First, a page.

Keith on the Wenis Causeway,
December 2001. Saqqara, Egypt.
||I've been putting off writing about Keith for more than is
a decent amount of time. He died last month, in September 2004.
I first noticed (as opposed to "met") Keith in an
Egyptology course I took at the ROM about 6 years ago. I last saw him at
ROM lecture earlier this year fort he "Eternal Egypt"
exhibition. But I guess it's the years in between that need some
There is a group of people with whom I feel quite close, though I
mostly only see them in basement classroom in the ROM in Toronto.
It's almost always a course given by Egyptologist Gayle Gibson, something
that tends to attract a core set of students in addition to a those who
come and go. The lectures would run for about 90 minutes, break for 15 -
20 minutes, and then go on for another hour or so. We mostly dashed
upstairs to the cafeteria for coffee/tea and cookies.
"Never run up stairs," he once told me, as I was taking them
two at a time, thinking more about a hot cup of coffee than anything else.
He said this very plainly; it wasn't a suggestion or a request, and yet I
knew he was right, and continued the climb more carefully. To this day, I
still hear his voice when I catching myself skipping steps on the way to
the top of a staircase.
And so it's ironic that when some of Gayle's students found themselves
in Cairo a couple of years back, it was Keith himself who took a tumble on
the stairs down to the subway at Tahrir Square, near the Egyptian Museum.
He was fine, apart from a bump to the head, and subsequently wore brightly
coloured kids' band-aid on his forehead for the next couple of days.
"I was a soldier, you know." It seemed that if you talked to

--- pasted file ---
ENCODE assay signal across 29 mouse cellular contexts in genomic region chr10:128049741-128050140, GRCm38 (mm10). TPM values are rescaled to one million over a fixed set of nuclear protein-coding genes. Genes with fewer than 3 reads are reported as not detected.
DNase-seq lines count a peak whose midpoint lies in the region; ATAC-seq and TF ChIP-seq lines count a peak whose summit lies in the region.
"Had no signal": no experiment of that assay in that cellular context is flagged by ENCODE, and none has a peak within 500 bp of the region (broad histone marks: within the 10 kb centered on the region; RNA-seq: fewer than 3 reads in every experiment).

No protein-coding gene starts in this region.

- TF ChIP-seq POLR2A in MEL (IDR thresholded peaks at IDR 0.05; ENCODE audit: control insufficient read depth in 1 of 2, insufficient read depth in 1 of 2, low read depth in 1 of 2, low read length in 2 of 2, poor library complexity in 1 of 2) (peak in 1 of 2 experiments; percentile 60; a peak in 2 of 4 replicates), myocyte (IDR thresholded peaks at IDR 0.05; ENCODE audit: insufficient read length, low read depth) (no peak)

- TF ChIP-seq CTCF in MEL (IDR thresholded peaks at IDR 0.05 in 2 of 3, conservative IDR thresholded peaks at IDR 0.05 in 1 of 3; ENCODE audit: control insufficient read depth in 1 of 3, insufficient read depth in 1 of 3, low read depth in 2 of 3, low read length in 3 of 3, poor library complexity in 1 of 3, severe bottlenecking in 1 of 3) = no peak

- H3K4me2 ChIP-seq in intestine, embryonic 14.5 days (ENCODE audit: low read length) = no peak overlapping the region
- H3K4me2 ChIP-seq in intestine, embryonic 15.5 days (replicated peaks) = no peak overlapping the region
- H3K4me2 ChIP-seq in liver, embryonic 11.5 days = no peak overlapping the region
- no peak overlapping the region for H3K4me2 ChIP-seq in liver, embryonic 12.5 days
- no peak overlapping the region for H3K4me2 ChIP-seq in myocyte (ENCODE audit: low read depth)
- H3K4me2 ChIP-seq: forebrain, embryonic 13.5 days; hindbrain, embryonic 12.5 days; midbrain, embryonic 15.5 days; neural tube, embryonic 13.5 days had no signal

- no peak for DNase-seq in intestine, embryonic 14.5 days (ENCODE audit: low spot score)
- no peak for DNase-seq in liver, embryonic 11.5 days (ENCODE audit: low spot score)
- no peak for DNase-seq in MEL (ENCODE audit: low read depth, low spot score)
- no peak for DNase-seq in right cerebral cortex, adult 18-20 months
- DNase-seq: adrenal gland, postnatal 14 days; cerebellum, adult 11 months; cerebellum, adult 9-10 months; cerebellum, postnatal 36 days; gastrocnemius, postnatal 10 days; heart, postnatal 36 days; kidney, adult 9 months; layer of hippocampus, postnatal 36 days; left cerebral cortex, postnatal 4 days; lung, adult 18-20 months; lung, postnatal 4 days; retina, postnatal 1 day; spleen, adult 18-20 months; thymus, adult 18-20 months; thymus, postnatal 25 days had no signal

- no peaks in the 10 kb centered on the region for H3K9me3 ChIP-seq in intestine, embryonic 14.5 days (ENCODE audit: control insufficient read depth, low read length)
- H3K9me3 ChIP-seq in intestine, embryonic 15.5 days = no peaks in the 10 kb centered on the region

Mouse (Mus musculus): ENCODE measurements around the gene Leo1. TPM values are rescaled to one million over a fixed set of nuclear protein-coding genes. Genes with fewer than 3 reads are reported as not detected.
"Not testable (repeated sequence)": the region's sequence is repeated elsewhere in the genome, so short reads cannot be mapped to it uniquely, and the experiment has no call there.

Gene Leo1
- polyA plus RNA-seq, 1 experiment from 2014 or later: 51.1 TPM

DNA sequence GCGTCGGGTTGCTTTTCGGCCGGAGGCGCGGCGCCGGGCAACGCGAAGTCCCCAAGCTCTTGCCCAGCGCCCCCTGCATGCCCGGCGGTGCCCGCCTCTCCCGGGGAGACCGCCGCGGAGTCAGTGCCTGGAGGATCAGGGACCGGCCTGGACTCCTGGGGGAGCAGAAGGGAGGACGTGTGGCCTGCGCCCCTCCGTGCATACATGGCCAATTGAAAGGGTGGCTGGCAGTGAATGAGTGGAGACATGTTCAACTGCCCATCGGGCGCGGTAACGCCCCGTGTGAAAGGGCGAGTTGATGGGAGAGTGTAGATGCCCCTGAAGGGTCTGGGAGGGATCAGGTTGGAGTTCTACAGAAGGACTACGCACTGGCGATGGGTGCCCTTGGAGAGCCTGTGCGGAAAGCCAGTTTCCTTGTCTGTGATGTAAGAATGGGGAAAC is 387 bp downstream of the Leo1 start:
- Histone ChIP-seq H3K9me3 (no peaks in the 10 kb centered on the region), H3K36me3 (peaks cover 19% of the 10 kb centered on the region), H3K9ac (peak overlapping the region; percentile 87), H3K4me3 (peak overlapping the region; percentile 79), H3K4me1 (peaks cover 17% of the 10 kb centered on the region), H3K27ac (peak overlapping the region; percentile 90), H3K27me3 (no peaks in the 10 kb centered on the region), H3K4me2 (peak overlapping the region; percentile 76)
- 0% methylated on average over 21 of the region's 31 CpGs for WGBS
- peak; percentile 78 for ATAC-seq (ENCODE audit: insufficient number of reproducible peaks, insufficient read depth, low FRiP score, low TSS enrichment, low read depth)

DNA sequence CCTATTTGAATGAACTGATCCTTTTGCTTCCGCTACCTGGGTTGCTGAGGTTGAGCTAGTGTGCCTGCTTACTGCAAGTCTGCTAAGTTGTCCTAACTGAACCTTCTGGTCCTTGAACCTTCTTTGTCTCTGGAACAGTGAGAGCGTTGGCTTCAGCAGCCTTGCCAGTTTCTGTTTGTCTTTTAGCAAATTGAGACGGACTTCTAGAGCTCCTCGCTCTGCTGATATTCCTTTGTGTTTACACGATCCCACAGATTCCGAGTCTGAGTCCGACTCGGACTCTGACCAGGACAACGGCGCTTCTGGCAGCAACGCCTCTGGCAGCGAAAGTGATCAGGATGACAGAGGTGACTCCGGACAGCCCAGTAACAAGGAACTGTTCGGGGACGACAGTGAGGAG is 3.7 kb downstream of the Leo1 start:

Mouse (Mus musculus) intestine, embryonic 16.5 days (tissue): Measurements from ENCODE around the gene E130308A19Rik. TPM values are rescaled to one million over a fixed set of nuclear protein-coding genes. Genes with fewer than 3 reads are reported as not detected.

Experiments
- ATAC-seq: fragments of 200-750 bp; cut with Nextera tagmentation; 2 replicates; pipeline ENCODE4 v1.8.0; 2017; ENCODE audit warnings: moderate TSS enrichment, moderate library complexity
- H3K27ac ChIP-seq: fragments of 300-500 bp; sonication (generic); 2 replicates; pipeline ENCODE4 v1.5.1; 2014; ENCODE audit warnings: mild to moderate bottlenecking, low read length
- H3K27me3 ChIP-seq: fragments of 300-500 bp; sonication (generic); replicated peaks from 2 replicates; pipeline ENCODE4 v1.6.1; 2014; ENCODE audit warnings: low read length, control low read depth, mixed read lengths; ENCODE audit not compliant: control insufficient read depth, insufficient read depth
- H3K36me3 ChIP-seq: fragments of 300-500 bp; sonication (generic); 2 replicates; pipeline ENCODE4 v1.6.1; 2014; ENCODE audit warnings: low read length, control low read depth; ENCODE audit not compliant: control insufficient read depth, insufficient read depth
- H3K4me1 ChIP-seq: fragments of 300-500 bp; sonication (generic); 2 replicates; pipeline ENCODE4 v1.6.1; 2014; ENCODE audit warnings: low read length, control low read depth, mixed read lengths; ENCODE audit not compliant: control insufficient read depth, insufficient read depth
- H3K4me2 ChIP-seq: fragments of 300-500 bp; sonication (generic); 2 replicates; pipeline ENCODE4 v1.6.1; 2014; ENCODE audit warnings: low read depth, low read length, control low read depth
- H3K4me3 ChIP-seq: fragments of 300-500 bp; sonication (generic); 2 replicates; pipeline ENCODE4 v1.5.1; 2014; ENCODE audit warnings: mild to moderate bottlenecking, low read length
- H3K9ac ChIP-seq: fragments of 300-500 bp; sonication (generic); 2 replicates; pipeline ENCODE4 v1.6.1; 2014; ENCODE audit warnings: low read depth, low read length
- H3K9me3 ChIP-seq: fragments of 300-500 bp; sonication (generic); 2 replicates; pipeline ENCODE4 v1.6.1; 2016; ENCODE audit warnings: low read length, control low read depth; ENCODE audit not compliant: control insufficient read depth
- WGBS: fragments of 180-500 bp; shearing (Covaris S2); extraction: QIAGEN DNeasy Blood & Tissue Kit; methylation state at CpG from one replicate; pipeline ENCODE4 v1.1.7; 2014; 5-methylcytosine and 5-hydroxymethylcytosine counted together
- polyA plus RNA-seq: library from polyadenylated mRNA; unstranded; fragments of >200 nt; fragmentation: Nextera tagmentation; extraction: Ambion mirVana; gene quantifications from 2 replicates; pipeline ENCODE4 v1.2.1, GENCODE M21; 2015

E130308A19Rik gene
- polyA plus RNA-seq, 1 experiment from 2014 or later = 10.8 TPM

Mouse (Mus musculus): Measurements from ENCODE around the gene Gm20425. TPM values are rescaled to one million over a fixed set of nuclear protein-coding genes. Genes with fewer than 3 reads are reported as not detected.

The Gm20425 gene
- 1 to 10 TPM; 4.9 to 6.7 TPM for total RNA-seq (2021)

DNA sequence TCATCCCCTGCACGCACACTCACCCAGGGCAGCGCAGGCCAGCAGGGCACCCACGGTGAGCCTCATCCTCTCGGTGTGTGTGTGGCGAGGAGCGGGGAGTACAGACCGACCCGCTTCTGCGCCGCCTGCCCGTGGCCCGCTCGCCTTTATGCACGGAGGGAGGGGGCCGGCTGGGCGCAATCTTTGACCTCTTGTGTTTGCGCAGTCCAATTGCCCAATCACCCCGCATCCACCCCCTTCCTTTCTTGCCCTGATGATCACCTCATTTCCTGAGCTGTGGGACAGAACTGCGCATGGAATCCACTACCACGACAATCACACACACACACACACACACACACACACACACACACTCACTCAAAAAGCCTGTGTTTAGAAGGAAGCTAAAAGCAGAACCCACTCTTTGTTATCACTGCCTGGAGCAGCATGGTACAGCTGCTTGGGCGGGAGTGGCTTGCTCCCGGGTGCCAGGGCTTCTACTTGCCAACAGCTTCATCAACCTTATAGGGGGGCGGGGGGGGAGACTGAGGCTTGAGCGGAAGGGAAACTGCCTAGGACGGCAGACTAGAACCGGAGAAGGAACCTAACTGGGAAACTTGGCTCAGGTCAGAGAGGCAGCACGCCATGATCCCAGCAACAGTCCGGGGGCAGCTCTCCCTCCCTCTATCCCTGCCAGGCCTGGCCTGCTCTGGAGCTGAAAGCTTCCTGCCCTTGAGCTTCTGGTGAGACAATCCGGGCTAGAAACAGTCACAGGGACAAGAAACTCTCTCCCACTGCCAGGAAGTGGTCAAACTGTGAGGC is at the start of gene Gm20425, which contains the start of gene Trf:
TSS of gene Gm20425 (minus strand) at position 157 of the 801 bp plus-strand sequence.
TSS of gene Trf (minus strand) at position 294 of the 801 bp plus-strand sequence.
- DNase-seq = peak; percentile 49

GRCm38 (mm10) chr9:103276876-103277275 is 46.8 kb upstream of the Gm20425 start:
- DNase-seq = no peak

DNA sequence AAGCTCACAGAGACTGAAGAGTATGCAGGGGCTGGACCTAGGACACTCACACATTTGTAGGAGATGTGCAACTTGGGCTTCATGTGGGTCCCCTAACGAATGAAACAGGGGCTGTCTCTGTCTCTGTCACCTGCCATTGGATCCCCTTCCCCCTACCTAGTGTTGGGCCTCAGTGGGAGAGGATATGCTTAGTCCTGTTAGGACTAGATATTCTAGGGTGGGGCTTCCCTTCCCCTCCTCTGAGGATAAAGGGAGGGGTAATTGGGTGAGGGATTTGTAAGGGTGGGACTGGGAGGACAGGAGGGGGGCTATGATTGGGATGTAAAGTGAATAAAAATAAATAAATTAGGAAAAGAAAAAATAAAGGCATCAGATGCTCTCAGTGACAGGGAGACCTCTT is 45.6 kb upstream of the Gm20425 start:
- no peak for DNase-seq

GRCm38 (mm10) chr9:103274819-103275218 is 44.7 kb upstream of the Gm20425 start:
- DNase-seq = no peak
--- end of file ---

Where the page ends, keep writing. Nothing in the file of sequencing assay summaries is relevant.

Keith long enough, you could eventually tease a story or two out of him
from his days in Egypt when he was a solider for the British Army.
"We weren't supposed to be there," he would begin, most
mysteriously, and then recall the days as a young man when he did what
young British men still do today in the Middle East -- maintain the peace,
and stop terrorists. This was all 50 years ago, illustrating once again
that some things never do change.
But the story I think he got the most pleasure out of telling is how he
met and married his wife, Anne, how she had been initially dating his
brother, but that once she saw Keith, that was it. That too, was years
ago, and she remained the love of his life to this day.
There was a reception at the Aiken house following his funeral. It was
there I first saw his library -- a massive collection of books on history,
militaria, numismatics, and anything else that was in any way decent,
including "When In Doubt, Mumble", and "Cover Your
Ass!", two titles on surviving the government workplace of the 1970s.
His friends and family had also brought together a collection of pictures
from Keith's life: as a young man in the army, marriage, the birth of
children, paling around with friends, the birth of grandchildren,
and then into old age -- the whole arc of his life, in photos, filed in
albums and stuck onto white bristol borad.
It's this sort of thing that makes me realize that I barely knew Keith
at all, that he really was on the periphery of my life, and that no
amount of recounting his stories, or our shared experiences could now